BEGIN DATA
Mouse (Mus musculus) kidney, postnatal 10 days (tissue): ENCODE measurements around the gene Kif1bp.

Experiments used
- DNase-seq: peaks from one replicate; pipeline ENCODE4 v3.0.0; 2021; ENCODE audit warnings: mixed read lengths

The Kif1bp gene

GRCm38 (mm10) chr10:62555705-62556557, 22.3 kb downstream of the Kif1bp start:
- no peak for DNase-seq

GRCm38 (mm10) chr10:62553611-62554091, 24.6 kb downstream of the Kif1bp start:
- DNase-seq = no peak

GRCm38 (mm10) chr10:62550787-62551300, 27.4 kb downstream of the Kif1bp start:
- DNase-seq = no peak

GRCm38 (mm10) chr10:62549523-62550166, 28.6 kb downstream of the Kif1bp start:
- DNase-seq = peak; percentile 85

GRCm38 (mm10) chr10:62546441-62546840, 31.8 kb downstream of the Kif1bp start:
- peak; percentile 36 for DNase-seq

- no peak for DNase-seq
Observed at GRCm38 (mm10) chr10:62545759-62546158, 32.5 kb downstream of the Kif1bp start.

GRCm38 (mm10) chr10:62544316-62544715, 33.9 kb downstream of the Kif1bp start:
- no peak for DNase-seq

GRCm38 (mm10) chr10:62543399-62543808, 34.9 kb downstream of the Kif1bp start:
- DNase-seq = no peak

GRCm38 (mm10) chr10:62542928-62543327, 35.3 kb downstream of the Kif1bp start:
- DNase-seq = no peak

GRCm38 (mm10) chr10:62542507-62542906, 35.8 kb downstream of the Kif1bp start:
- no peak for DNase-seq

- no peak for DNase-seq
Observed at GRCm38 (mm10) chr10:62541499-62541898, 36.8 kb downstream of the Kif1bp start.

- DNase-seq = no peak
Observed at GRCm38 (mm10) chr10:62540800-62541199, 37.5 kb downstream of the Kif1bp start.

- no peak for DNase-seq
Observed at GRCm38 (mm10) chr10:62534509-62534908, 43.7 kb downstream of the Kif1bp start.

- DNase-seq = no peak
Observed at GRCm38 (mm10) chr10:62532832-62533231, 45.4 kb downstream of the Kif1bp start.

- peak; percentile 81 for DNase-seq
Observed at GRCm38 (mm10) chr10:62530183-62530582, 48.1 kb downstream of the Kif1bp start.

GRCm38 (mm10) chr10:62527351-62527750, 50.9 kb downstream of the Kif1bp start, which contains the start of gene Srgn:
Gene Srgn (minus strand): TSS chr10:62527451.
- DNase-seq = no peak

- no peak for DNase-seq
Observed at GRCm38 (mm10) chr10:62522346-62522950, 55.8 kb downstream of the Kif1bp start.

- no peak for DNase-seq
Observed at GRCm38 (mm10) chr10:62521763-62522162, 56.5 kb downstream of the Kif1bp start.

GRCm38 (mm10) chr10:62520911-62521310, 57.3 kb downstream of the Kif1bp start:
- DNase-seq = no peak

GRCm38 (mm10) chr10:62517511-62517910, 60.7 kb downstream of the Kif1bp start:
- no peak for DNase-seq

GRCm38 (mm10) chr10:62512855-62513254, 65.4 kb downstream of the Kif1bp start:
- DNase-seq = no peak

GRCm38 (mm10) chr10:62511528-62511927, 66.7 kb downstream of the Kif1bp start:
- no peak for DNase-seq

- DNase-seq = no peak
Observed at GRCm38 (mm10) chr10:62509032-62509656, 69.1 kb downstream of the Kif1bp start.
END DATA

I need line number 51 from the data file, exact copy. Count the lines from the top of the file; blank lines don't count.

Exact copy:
Observed at GRCm38 (mm10) chr10:62509032-62509656, 69.1 kb downstream of the Kif1bp start.